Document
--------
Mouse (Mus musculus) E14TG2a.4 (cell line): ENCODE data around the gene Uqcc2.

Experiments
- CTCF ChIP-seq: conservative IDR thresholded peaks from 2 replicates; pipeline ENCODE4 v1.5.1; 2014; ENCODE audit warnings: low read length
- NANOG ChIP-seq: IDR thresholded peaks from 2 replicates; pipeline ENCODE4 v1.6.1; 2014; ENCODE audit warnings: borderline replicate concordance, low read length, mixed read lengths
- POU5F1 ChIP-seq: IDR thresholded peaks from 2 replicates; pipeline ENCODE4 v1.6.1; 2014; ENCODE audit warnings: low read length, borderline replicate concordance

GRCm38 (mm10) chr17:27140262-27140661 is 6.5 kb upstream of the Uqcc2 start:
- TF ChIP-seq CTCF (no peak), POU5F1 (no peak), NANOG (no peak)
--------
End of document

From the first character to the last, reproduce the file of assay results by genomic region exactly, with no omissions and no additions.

Mouse (Mus musculus) E14TG2a.4 (cell line): ENCODE data around the gene Uqcc2.

Experiments
- CTCF ChIP-seq: conservative IDR thresholded peaks from 2 replicates; pipeline ENCODE4 v1.5.1; 2014; ENCODE audit warnings: low read length
- NANOG ChIP-seq: IDR thresholded peaks from 2 replicates; pipeline ENCODE4 v1.6.1; 2014; ENCODE audit warnings: borderline replicate concordance, low read length, mixed read lengths
- POU5F1 ChIP-seq: IDR thresholded peaks from 2 replicates; pipeline ENCODE4 v1.6.1; 2014; ENCODE audit warnings: low read length, borderline replicate concordance

GRCm38 (mm10) chr17:27140262-27140661 is 6.5 kb upstream of the Uqcc2 start:
- TF ChIP-seq CTCF (no peak), POU5F1 (no peak), NANOG (no peak)